In this, the second part of our five-part insights series, we look at the behaviour around diners eating out – where they are eating, when, why and with who.
In Part 1: Eating Somewhere New we talked about how we commissioned this research to help our customers understand what motivates diners to eat out and the decisions they go through when selecting where to eat. Key to this series is that we wanted it to be practical and actionable with information that you can apply to your business to pull in diners and keep them coming back.
Be sure not to miss the next parts by signing up to Fairway INSIDER:
PART 3: Latest Trends in Eating Out
PART 4: Researching Where to Eat
PART 5: Pulling It All Together
Not surprisingly, lunch and evening trumped breakfast when it came to the most popular times to eat out. Both age groups – 18-24 (82%) and 65+ (80%) – are more likely to dine out for lunch.
Meanwhile, those in the 45-54 age group (83%) are most likely to have eaten an evening meal out in the last month.
While it’s clear people love eating out, budget-friendly eateries still reign supreme, with pizza, burgers, fish and chips and general ‘pub grub’ often favoured over fine dining.
Diners were asked: ‘In the last month, which of the following cuisine(s) have you had when you eat out?’
The majority (70%) of the 65+ age group said British cuisine enticed them into a restaurant, with 18-24s sampling a wider range of cuisines and with fast food the most popular over the last month.
Surprisingly, vegan and vegetarian-friendly fast food options are enticing meat eaters as well, with The Take Out cementing this fact, stating that beef burger growth ‘remained flat’, but meat-eaters’ appetite for meatless burgers was helping drive sales of vegan and veggie food in general.
Interestingly, 24% of people who took part in our survey also said they’d eaten Thai food in the last month, while 18% plumped for Mexican. The CGA site backing up our Thai stat, saying: ‘Thai managed restaurants have more than doubled in the five years to December 2018’.
Consumers are most commonly visiting local independent pubs, bars or restaurants and this was consistent across all age groups. Middle-aged diners are driving independent restaurant take-up, with 70% of those aged 35-44 saying they’d visited a local independently owned restaurant or bar over the last month. Older consumers were less likely to visit chains, with only 10% of 65+ having eaten in one over the past month.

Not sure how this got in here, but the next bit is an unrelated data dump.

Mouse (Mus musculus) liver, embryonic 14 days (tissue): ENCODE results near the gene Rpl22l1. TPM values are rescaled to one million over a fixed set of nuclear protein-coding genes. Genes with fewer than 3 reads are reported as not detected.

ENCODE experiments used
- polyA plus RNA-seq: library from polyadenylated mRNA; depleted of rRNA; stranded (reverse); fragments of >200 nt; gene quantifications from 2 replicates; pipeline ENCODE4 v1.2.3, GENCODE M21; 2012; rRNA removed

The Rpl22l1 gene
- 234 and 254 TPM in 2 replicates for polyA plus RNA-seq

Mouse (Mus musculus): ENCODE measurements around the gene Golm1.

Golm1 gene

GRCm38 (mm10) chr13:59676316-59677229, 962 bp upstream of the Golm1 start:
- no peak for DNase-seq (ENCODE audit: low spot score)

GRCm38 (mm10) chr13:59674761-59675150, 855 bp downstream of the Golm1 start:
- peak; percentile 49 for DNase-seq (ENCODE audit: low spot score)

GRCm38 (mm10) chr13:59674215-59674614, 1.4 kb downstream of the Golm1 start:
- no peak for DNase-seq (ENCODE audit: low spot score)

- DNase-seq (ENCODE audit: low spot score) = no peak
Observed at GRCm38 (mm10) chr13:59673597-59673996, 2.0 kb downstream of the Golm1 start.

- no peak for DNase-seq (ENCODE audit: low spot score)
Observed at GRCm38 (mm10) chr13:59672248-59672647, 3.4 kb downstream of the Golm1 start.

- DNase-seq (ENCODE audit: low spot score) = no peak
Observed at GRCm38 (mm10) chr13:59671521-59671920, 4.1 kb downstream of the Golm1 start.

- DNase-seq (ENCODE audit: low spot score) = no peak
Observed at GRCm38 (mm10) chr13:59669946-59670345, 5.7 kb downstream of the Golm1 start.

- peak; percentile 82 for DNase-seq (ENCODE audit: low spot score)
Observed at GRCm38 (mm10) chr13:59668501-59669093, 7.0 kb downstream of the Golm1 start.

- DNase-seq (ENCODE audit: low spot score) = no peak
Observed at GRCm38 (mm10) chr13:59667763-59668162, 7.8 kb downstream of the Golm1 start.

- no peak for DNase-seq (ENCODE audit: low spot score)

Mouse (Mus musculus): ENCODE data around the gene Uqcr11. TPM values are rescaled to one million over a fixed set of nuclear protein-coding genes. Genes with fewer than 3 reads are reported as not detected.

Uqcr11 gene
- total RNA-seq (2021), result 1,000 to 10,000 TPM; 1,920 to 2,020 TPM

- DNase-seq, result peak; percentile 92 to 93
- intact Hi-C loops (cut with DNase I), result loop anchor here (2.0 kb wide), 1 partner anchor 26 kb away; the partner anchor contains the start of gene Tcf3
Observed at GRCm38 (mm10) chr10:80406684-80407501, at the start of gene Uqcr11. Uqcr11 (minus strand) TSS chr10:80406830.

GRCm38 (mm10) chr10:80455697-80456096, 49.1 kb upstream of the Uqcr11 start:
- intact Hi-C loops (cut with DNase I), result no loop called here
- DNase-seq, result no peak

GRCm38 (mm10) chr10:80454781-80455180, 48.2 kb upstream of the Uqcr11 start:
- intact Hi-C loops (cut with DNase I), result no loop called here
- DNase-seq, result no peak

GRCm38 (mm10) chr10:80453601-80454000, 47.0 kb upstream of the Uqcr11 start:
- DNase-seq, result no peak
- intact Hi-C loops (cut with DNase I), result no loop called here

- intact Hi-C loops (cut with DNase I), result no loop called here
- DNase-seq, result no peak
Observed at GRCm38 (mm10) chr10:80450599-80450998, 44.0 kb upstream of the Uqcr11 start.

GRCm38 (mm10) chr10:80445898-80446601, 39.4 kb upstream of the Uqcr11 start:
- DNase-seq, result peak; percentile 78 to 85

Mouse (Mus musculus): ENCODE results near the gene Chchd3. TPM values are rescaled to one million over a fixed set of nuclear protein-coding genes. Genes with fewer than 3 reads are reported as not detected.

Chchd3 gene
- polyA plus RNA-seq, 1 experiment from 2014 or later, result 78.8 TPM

Consumers tend to be visiting the same kind of outlet once or twice a month; more regular visits are very unusual. A total of 26% of consumers visit a local restaurant once a month while fine-dining restaurants were considered a ‘treat’ visit.
Occasion and Venue Choice
For those who were making a repeat visit to a restaurant, the following reasons (of which some diners chose more than one) helped shape diners’ decisions:
Convenience was cited as the reason fast-food outlets are popular, with diners choosing to visit one before or after scheduled activities. When local independent restaurants are visited with family or friends, convenience is much less important.
For celebrations, consumers are more likely to consider independent restaurants that offer great food.
Consumers, particularly those aged 35-64, most commonly eat out with their partner.
One in five consumers (21%) aged 18-34 last ate a meal out with their parents. Furthermore, when dining out at premium restaurants, young consumers are most likely to be with their parents.
Those aged 44 to 54 (21%) and 65+ (20%) were most likely to have eaten out alone. Telegraph highlights an impressive stat from booking site OpenTable, which suggests restaurant reservations for solo diners jumped 160 per cent between 2014 and 2018 in the UK.
It came as no surprise that food quality, service and overall value for money were the key reasons people chose a venue. Quality of food is especially important to older eaters, with those aged 35+ rating the importance of the quality of food at 90%. Interestingly, the quality of food is less important for the 18-25 age group.
Those aged between 35 and 44 are likely to regard kids’ meal options as more important than other age groups, too. Kids’ meals must put health first, though, with The Daily Mail reporting that seven out of 10 children’s meals contain too much fat – food for thought for chefs everywhere?
While the research confirmed some of the trends, such as Thai food and vegan/ vegetarian,.it was interesting to note that meat eaters are also being pulled in to explore vegan/vegetarian options.
The insights showed how distinct each demographic group is, such that you can specifically target a group by your establishment type. For example, caterers can market fine dining to parents and not younger audiences, or target older diners with British food at lunch time.
Thanks to the growing number of solo dinners, you may want to consider their needs through menu choices, but do target couples as this remains the top reason for eating out.
Finally, look at your children’s menu and ensure it has healthy options.
Don’t forget to keep your eyes peeled for part three in our five-part series. In it, we’ll look at the latest trends in eating out, so do sign up to to Fairway INSIDER to receive industry news, inspiration and insights tailored to caterers.
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